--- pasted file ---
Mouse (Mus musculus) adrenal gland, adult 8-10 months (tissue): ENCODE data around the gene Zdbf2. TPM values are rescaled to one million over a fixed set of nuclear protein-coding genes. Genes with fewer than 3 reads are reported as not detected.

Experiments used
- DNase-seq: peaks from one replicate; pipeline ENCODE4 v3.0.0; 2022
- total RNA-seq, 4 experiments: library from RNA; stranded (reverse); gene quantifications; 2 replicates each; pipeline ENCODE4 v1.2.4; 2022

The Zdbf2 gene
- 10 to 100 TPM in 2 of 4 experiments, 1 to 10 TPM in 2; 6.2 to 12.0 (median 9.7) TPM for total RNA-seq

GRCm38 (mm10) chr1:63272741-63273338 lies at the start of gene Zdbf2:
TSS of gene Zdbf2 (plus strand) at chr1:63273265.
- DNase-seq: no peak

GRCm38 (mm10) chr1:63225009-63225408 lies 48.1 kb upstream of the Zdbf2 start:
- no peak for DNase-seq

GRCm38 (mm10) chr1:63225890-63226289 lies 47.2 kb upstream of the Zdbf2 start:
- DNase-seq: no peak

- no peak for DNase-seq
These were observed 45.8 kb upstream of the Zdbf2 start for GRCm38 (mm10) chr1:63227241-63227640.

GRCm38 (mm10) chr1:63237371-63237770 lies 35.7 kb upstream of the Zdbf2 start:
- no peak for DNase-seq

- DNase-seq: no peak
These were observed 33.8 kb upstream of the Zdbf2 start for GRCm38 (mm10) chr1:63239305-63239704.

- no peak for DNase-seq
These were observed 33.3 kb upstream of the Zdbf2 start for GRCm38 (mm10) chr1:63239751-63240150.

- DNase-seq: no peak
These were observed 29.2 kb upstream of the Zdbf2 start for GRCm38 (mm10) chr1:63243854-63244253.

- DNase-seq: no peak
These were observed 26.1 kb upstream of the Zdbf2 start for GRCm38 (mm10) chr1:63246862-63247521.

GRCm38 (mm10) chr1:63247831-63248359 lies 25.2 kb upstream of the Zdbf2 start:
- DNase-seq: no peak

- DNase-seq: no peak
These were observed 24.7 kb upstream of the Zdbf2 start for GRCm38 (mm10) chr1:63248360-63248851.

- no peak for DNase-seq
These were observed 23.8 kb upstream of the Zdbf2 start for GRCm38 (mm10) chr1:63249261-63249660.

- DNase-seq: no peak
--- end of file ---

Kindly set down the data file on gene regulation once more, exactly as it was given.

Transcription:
Mouse (Mus musculus) adrenal gland, adult 8-10 months (tissue): ENCODE data around the gene Zdbf2. TPM values are rescaled to one million over a fixed set of nuclear protein-coding genes. Genes with fewer than 3 reads are reported as not detected.

Experiments used
- DNase-seq: peaks from one replicate; pipeline ENCODE4 v3.0.0; 2022
- total RNA-seq, 4 experiments: library from RNA; stranded (reverse); gene quantifications; 2 replicates each; pipeline ENCODE4 v1.2.4; 2022

The Zdbf2 gene
- 10 to 100 TPM in 2 of 4 experiments, 1 to 10 TPM in 2; 6.2 to 12.0 (median 9.7) TPM for total RNA-seq

GRCm38 (mm10) chr1:63272741-63273338 lies at the start of gene Zdbf2:
TSS of gene Zdbf2 (plus strand) at chr1:63273265.
- DNase-seq: no peak

GRCm38 (mm10) chr1:63225009-63225408 lies 48.1 kb upstream of the Zdbf2 start:
- no peak for DNase-seq

GRCm38 (mm10) chr1:63225890-63226289 lies 47.2 kb upstream of the Zdbf2 start:
- DNase-seq: no peak

- no peak for DNase-seq
These were observed 45.8 kb upstream of the Zdbf2 start for GRCm38 (mm10) chr1:63227241-63227640.

GRCm38 (mm10) chr1:63237371-63237770 lies 35.7 kb upstream of the Zdbf2 start:
- no peak for DNase-seq

- DNase-seq: no peak
These were observed 33.8 kb upstream of the Zdbf2 start for GRCm38 (mm10) chr1:63239305-63239704.

- no peak for DNase-seq
These were observed 33.3 kb upstream of the Zdbf2 start for GRCm38 (mm10) chr1:63239751-63240150.

- DNase-seq: no peak
These were observed 29.2 kb upstream of the Zdbf2 start for GRCm38 (mm10) chr1:63243854-63244253.

- DNase-seq: no peak
These were observed 26.1 kb upstream of the Zdbf2 start for GRCm38 (mm10) chr1:63246862-63247521.

GRCm38 (mm10) chr1:63247831-63248359 lies 25.2 kb upstream of the Zdbf2 start:
- DNase-seq: no peak

- DNase-seq: no peak
These were observed 24.7 kb upstream of the Zdbf2 start for GRCm38 (mm10) chr1:63248360-63248851.

- no peak for DNase-seq
These were observed 23.8 kb upstream of the Zdbf2 start for GRCm38 (mm10) chr1:63249261-63249660.

- DNase-seq: no peak